Pediatric Dental Emergencies

If you face a dental emergency, give us a call immediately. If you have a true dental emergency you can call our office and leave a message on the emergency line and someone will get back to you shortly. Below are tips on dealing with urgent/emergent dental situations. You may want to display this list on your refrigerator or store it near your emergency phone numbers for easy reference.


If your child complains of a toothache, rinse their mouth with warm water and inspect the teeth to be sure there is nothing caught between them. Use dental floss to dislodge any food that may be impacted. If the pain persists, treat with a pain reliever, and contact your child's dentist. If the face is swollen, apply cold compresses and contact your dentist immediately.

Cut or Bitten Tongue, Lip or Cheek

If your child has bitten their lip or tongue severely enough to cause bleeding, clean the bite gently with water and use a cold compress (a cold, wet towel or washcloth pressed firmly against the area) to reduce or avoid swelling. If bleeding cannot be controlled by simple pressure visit the hospital emergency room or urgent care.

Knocked out permanent Tooth

If possible, find the tooth. Handle it by the crown, not by the root. You may rinse the tooth with water or milk but DO NOT clean with soap, scrub or handle the tooth unnecessarily. Inspect the tooth for fractures. If it is sound, try to reinsert it in the socket. Have the patient hold the tooth in place by biting on a gauze. If you cannot reinsert the tooth, transport the tooth in a cup containing the patient's saliva or milk. If the patient is old enough, the tooth may also be carried in the patient's mouth (beside the cheek). The patient must see a dentist IMMEDIATELY! Time is a critical factor in saving the tooth.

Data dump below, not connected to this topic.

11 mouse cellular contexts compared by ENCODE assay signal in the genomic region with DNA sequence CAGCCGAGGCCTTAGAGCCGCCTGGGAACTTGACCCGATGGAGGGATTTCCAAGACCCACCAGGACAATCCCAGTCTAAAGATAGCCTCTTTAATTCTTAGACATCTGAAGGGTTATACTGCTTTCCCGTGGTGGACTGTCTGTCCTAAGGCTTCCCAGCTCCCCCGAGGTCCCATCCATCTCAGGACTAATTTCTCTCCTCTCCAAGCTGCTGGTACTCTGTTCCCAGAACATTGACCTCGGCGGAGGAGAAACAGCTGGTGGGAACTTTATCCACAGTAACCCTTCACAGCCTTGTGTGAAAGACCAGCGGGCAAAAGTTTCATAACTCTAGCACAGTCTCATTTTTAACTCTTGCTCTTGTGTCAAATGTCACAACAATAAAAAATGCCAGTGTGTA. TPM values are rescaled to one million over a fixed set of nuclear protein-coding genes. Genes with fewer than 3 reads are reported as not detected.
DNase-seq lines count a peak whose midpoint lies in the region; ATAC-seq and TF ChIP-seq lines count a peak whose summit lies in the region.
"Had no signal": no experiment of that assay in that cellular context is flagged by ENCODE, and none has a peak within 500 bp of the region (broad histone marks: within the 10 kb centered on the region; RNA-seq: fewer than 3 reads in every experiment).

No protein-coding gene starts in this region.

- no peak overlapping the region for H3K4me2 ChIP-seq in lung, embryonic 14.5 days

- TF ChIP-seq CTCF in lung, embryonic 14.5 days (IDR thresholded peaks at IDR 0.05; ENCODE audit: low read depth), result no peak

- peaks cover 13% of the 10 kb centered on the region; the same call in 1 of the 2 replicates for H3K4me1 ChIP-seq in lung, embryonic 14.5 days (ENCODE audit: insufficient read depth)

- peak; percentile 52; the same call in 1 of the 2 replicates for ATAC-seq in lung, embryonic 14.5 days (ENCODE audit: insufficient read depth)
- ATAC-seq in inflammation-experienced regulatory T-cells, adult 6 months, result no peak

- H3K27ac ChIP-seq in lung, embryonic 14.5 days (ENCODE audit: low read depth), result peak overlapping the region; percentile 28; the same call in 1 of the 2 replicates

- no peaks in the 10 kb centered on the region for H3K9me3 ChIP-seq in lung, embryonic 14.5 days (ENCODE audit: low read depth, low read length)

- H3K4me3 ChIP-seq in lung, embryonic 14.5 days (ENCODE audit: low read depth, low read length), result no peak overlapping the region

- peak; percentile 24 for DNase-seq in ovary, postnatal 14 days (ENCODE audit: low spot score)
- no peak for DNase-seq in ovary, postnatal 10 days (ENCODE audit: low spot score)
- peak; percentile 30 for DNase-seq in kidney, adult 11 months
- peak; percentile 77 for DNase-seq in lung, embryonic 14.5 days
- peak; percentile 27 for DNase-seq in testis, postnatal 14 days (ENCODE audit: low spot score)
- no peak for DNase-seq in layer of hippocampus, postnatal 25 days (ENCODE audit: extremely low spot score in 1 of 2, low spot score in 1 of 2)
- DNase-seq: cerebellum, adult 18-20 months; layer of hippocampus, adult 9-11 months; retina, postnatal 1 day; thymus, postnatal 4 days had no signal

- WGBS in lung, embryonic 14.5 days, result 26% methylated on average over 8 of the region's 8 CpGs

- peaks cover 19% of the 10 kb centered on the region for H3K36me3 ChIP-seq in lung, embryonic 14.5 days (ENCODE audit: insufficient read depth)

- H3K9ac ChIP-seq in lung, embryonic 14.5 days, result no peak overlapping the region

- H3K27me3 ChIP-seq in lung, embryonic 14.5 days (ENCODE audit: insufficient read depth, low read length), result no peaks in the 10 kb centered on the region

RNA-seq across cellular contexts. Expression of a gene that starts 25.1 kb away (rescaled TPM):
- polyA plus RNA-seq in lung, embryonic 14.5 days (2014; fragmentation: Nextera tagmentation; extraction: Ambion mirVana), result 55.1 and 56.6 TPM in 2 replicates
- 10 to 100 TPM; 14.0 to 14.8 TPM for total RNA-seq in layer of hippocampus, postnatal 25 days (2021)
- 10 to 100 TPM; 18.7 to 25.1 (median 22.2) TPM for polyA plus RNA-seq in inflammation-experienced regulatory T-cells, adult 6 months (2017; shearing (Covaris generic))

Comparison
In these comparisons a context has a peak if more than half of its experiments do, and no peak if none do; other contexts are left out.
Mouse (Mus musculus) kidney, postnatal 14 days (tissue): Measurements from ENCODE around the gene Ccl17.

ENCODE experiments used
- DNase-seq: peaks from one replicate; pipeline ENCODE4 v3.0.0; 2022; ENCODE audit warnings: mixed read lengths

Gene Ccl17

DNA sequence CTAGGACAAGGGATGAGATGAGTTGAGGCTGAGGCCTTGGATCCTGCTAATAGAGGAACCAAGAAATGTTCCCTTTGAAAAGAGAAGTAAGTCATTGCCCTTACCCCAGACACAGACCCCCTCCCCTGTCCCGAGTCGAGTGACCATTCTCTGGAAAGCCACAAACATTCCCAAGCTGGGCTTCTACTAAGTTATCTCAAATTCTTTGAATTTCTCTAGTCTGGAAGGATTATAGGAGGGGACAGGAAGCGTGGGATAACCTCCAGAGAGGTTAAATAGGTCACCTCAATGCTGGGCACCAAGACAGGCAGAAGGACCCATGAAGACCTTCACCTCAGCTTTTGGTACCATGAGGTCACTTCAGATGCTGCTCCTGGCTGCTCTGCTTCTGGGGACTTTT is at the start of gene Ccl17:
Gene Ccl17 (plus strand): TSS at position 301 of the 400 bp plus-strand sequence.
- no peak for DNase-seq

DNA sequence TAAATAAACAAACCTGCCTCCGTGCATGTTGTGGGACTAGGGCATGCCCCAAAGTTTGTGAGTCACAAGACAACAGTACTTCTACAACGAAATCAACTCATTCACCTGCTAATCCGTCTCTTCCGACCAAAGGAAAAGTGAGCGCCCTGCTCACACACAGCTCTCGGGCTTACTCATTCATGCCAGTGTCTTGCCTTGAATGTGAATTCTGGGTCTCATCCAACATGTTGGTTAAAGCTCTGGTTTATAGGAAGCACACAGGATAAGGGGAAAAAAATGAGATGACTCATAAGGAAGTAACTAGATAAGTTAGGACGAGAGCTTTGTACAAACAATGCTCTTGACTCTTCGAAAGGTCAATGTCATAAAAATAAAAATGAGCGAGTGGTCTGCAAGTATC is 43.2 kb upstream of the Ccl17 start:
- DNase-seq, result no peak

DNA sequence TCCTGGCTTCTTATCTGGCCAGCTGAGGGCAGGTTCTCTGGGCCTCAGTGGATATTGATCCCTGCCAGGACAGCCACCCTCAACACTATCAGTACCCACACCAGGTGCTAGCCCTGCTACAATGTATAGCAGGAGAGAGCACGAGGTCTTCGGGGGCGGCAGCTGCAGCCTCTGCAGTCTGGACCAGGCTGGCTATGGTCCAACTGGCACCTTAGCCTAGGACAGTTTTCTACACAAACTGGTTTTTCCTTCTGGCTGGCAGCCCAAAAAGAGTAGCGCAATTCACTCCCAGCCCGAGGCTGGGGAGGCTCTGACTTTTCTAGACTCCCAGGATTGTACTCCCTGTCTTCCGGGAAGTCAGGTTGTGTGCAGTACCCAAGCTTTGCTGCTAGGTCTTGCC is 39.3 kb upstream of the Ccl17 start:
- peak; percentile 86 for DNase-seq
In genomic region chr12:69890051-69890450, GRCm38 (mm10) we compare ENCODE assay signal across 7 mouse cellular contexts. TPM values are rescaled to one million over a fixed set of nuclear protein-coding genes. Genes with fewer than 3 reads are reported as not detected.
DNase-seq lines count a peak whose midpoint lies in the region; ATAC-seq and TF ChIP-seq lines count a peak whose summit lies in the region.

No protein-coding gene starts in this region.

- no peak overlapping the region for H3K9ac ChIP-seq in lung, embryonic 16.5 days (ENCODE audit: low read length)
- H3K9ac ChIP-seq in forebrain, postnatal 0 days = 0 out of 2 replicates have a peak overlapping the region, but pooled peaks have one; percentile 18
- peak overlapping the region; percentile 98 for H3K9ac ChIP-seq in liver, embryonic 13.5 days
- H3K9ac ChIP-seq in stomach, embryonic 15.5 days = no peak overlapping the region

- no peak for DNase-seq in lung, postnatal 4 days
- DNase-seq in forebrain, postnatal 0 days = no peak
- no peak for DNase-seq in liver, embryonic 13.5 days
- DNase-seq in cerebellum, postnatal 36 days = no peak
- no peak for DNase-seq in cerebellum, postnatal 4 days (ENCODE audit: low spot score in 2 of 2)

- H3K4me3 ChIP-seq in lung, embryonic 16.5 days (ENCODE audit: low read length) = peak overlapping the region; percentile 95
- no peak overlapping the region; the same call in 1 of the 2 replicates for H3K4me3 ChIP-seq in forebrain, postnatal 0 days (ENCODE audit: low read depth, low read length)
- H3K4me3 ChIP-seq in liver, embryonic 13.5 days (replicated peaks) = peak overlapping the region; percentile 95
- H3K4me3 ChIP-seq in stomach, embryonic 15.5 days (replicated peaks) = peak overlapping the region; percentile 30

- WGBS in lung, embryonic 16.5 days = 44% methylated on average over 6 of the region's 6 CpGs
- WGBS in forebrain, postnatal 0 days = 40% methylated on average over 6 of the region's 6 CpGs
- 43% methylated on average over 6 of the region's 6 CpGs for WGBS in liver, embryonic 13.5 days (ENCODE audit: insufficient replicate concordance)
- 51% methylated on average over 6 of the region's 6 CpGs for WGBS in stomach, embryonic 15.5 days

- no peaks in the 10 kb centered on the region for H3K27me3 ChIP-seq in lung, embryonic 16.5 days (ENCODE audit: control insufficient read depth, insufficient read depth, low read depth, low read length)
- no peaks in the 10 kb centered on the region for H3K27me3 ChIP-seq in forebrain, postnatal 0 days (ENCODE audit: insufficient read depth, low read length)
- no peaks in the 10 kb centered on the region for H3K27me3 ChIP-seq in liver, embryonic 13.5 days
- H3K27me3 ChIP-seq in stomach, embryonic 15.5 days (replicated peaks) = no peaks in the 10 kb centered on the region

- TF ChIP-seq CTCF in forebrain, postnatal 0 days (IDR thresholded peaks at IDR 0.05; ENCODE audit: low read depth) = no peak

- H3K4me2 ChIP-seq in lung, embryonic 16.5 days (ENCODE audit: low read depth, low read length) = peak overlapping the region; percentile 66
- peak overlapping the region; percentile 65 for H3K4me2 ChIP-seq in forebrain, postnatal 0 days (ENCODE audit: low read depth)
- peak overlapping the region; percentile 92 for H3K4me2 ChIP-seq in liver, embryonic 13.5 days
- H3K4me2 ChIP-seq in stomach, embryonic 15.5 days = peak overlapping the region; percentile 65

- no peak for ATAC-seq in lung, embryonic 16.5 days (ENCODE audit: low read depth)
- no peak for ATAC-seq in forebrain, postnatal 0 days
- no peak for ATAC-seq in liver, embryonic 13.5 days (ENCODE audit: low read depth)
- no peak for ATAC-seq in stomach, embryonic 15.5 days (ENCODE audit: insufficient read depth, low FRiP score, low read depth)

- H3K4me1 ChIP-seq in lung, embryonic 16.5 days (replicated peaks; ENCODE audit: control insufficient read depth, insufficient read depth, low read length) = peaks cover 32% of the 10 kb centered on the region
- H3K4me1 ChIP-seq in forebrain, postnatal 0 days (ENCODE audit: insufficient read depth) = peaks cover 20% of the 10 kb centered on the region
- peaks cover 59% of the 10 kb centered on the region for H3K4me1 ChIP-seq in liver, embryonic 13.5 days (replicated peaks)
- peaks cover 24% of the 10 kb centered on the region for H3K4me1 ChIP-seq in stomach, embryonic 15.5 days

Knocked Out Baby Tooth

Contact your pediatric dentist. This is not usually an emergency, and in most cases, no treatment is necessary.

Chipped or Fractured Tooth

Contact your pediatric dentist to determine course of action. Larger fractures, where the nerve is exposed may require urgent treatment. Quick action can save the tooth, prevent infection and reduce the need for extensive dental treatment. If possible, locate and save any broken tooth fragments and bring them with you to the dentist.

Loose Teeth After Trauma

Contact your pediatric dentist immediately and avoid biting into any foods with loose tooth/teeth. Primary teeth that are so loose they could be aspirated may need to be removed. Loose permanent teeth may need to be splinted in place.

Severe Blow to the Head

Take your child to the nearest hospital emergency room immediately.

Possible Broken or Fractured Jaw

Keep the jaw from moving and take your child to the nearest hospital emergency room.

Avoiding Dental Emergencies

You can help your child avoid dental emergencies.

  • Child-proof your house to avoid serious falls.
  • Never let your child walk wrapped in a towel or blanket where they cannot catch themselves if they fall.
  • Don't let your child chew on ice, popcorn kernels, lollipops, or other hard foods.
  • Avoid sticky, chewy candies when dental restorations or orthodontic appliances are present.
  • Always use car seats for young children and require seat belts for older children.
  • If your child plays contact sports, have them wear a mouthguard.
  • Finally, prevent toothaches with regular brushing, flossing, and visits to the dentist.
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